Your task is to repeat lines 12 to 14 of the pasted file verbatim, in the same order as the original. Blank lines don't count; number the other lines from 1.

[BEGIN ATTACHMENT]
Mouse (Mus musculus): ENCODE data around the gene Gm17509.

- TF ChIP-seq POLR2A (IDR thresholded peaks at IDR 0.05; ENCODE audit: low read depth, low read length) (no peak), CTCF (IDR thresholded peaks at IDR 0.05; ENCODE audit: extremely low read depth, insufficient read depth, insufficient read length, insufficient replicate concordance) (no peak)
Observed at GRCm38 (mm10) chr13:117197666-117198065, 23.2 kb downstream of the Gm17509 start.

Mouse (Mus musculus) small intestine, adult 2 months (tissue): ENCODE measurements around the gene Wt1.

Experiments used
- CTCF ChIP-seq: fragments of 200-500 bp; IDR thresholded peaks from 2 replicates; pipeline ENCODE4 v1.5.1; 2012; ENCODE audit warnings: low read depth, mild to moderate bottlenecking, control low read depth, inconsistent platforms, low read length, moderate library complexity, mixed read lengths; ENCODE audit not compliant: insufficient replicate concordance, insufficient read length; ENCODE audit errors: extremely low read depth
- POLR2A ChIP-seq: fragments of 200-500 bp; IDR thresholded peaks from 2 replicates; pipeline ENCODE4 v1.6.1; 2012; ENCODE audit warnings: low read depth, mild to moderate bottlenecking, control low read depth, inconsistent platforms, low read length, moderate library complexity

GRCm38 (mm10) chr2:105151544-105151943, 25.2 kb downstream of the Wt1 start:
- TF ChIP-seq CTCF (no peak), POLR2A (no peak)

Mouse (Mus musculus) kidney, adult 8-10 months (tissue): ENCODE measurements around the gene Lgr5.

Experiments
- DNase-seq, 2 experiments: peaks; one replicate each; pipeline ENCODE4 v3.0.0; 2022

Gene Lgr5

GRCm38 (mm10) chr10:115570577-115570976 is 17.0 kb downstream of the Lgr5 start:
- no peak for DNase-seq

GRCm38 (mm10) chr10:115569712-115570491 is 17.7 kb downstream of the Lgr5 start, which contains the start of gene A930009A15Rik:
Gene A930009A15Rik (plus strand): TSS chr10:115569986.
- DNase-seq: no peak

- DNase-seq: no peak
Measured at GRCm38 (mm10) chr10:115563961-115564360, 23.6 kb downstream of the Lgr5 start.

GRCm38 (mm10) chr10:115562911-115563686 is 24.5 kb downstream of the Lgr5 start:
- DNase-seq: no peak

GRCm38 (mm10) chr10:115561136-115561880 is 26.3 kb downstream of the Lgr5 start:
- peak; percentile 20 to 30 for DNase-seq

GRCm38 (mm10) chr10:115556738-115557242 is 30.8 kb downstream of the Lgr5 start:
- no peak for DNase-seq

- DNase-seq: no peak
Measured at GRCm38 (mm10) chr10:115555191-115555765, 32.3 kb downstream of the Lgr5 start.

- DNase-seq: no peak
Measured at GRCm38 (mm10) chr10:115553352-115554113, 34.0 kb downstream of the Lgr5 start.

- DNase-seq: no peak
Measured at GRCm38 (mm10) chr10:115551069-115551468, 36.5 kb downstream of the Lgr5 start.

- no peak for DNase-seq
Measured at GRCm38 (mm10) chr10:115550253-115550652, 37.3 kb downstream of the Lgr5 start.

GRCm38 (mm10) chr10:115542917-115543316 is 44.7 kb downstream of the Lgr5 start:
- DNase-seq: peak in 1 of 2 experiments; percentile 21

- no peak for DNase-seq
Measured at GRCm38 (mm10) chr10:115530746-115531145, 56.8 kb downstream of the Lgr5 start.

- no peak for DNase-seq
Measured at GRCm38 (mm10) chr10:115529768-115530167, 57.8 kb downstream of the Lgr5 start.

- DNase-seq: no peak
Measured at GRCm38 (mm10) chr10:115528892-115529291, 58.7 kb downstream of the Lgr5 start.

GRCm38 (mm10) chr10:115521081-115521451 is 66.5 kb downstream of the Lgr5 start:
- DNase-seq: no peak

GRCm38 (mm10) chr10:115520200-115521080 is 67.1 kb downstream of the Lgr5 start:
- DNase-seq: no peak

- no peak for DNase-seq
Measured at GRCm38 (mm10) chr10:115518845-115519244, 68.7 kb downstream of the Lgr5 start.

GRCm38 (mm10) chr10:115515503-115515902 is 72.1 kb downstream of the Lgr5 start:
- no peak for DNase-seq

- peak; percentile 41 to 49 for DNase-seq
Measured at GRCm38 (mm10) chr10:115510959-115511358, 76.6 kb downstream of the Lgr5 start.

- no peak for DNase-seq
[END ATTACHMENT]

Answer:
- DNase-seq, 2 experiments: peaks; one replicate each; pipeline ENCODE4 v3.0.0; 2022

Gene Lgr5

GRCm38 (mm10) chr10:115570577-115570976 is 17.0 kb downstream of the Lgr5 start: